Chris Knipp Writing: Movies, Politics, Art

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PostPosted: Mon Oct 25, 2021 11:12 am 
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Loving rural intimacy that makes self-revelation possible

This superb Mexican documentary is coming on PBS's "POV" series this evening. Shot over a three-year period in the small, impoverished Atlantic coastal fishing town of El Roblito, it is focused most significantly, but notably not at all only, upon a sixteen-year-old boy. Already out as gay to his family since age twelve he now wishes to become a girl and ends by asking his simple parents, in front of his siblings, for permission to dress in women's clothes. That is a kind of climax to a rich and subtle buildup. But this is a film that impresses you not so much, or not only, for its subject matter, as for its intensity and a style that links it with the boldest recent Latin American directors. I'm referring to Carlos Reygadas, Lisandro Alfonso - filmmakers who bring us into a haunted, magical, wild world, with a sense of danger and excitement (the title itself declares it) that draws on native vigor and on the unpredictability and violence of the environment, a sense of immanence, that anything can happen. And here there is a sweet family intimacy that becomes beautiful, enhanced by glowing light and radiant brown skin.

This filmmaker introduces us so casually to his story at first we don't at all know what it is. It relies on the viewer's ability to connect the dots, an apt way to approach someone who is still in process of discovering or making known to others their own story.

In the mangroves of Nayarit, a paramotor operated by a man dressed as Santa Claus drops bags of candy to eager children. At first the camera is up there with him. The kids run to catch the candy, but are they the protagonists? Is the film about their festival? Moments later, a group of them are learning a dance with the help of the smiling, longhaired teenager his family call Noño, who "he" prefers to be called Arturo, and we may also call Dayanara and see as a young trans girl still playing the birth-assigned role of (gay) boy but preferring to be referred to as "she." After this introduction, she travels to an isolated, secluded location with the cameraman-photographer to put on makeup and don a dress and snap herself and be photographed thus.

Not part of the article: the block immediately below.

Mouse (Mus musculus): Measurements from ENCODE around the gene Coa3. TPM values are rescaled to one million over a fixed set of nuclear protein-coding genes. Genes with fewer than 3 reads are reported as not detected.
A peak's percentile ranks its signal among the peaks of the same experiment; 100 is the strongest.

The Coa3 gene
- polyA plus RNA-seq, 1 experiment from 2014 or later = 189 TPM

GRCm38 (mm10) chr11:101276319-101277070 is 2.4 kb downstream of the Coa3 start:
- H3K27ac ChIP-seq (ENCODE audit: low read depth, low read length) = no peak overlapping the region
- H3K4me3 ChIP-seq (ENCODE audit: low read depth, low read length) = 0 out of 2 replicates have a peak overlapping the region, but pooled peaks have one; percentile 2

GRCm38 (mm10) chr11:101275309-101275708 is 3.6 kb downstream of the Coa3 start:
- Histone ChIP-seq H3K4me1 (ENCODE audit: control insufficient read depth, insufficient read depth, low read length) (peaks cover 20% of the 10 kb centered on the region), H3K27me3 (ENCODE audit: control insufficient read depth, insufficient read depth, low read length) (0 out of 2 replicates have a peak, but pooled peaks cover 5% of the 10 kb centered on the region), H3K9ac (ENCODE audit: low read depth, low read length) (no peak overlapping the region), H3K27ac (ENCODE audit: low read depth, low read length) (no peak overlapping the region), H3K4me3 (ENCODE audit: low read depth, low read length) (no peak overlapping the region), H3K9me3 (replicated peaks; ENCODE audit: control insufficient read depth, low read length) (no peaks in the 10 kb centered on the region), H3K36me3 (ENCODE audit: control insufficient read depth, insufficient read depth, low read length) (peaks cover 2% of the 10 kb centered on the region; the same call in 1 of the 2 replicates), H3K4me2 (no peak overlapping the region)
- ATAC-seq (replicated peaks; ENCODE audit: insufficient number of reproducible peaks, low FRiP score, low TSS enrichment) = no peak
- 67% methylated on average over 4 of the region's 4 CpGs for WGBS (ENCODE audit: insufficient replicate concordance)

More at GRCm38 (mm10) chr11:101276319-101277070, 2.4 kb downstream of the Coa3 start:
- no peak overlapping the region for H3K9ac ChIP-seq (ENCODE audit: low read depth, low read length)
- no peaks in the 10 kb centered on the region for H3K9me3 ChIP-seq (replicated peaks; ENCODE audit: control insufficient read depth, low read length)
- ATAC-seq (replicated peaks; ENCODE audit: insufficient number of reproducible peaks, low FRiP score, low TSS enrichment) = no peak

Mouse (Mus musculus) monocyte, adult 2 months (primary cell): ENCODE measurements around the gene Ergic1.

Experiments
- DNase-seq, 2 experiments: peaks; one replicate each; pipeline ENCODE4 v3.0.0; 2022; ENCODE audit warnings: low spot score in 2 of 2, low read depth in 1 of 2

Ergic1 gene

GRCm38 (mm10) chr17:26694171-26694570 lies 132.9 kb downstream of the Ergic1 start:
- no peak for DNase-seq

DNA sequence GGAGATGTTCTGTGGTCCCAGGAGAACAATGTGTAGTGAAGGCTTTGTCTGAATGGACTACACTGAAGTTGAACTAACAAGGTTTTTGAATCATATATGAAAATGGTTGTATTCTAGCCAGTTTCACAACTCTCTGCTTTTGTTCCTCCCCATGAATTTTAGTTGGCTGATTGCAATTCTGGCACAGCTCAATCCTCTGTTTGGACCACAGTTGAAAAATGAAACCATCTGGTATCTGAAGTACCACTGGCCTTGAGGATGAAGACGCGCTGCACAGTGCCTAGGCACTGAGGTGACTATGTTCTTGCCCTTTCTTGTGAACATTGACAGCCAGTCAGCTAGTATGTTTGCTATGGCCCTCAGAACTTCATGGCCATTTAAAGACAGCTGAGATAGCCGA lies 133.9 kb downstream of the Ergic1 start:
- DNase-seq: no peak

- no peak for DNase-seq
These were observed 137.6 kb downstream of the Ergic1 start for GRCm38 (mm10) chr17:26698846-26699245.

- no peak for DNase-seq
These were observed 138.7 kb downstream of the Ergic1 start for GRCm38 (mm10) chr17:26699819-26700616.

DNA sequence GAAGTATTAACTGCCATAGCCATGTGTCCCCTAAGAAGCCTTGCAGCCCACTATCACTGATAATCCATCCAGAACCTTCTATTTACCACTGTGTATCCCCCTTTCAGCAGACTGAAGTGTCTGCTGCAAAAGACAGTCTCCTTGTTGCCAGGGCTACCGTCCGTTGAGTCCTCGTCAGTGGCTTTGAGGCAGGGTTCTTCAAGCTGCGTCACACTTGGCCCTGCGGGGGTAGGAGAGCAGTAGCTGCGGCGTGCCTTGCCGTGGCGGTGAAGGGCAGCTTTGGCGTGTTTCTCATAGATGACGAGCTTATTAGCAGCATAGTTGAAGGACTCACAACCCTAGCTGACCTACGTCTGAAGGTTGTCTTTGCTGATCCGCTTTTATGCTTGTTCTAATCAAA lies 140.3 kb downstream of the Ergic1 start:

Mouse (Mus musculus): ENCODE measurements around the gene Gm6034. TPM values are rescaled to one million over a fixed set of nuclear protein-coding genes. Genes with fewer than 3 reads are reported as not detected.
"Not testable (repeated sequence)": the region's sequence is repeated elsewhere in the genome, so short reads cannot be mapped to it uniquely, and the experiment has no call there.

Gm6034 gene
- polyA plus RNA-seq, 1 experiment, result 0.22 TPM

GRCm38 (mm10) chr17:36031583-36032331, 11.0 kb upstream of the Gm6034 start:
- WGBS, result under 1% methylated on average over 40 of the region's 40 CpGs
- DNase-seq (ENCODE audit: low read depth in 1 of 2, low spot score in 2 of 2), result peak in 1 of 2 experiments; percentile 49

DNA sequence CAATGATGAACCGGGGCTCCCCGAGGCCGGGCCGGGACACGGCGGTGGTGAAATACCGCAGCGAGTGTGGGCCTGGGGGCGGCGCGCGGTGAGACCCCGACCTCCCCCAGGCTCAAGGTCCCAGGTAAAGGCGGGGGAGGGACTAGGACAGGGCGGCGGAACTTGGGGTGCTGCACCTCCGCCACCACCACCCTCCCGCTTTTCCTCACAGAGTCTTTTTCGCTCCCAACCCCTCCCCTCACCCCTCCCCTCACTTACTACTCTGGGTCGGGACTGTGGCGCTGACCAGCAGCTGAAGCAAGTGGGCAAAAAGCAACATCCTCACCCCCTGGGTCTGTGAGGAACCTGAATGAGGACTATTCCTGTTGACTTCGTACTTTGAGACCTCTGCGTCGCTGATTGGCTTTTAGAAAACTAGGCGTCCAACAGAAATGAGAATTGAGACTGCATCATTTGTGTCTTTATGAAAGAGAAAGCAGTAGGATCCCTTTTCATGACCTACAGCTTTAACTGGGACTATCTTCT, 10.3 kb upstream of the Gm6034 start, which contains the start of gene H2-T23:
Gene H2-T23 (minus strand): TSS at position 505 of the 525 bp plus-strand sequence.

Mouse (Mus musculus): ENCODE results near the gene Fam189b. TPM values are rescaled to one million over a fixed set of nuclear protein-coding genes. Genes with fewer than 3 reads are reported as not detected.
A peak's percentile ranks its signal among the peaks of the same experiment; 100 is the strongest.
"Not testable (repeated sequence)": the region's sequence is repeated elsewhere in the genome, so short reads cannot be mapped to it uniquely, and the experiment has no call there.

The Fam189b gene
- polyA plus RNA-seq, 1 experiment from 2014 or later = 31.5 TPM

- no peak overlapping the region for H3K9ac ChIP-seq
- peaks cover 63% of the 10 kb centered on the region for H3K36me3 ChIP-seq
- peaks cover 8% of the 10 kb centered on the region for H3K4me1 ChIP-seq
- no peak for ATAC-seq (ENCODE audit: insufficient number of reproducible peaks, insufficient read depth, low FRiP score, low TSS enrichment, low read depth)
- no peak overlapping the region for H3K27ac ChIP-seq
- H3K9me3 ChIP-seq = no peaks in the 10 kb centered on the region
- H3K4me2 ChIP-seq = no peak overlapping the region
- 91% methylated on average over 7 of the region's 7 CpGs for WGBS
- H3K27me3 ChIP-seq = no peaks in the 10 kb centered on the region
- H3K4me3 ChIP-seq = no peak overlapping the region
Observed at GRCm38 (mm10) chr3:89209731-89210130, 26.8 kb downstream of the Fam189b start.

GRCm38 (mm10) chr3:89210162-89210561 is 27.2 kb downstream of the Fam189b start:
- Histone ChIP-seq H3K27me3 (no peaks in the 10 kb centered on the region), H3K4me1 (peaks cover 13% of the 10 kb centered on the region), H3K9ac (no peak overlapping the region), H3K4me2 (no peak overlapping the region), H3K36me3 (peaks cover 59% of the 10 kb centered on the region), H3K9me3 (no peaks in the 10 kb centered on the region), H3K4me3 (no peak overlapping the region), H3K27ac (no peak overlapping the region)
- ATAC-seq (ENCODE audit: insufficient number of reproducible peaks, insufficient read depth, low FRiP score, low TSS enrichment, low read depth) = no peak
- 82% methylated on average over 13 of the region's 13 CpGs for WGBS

Eventually it becomes clear that, if the documentary has a protagonist, it is indeed Arturo, because she is the one to whom it always ends up returning. But there are also numerous tangents, from the preparations for the local festivities, to the many children's games and activities - so intimately and kinetically photographed it's almost a tour de force - to a pool of dried blood that's the aftermath of a shooting on the basketball court that serves as a village plaza.

These are moments captured poetically and without explanation. As the children run through the streets, the camera follows them at their eye level, as if to play with them. Photographs with interviews show the filmmaker practically became a member of Arturo's family, and he says he played with the camera like a child to capture the spirit of the children's playing. The town loudspeaker broadcasts announcing in archaic exalted tones the showing of a film or the availability of water, become an authoritative, disembodied voice that dominates the town. Narration is reserved for moments, when Arturo shares something intimate.

Things We Dare Not Do forces its story in abrupt directions. When Arturo finally "comes out" to her parents about wanting to wear dresses, the atmosphere is more tense than hostile; Arturo's parents are trying to process something about a child they have always loved. Arturo sheds tears, and waits for his Papá's decision. It is slow in coming.

An interview article from The Queer Review reveals that the director was inspired or felt obligated by Arturo’s bravery to come out as gay to his own parents before the film premiere. This, his second documentary feature and fourteenth outing as a cinematographer, is a display of both courage and loving intimacy.

Things We Dare Not Do/Cosas que no hacemos, 75 mins., debuted at Toronto (Hot Docs) May 2020, and was featured at Lima in Aug., at DMZ (Korea) Sept., Chicago Oct., DOC NYC and Amsterdam Nov. 2020, Helsinki Jan., Mexico City (FICUNAM) and Ukraine Mar. 2021, Munich (DOK) May 2021, and the list goes on. This second Santamaiía Razo documentary, which was preceded by his 2016 portrait of a street prostitute Margarita, will be shown on PBS in its distinguished POV documentary series on Mon., Oct. 25, 2021 and will be available to stream there until Nov. 25.

©Chris Knipp. Blog:

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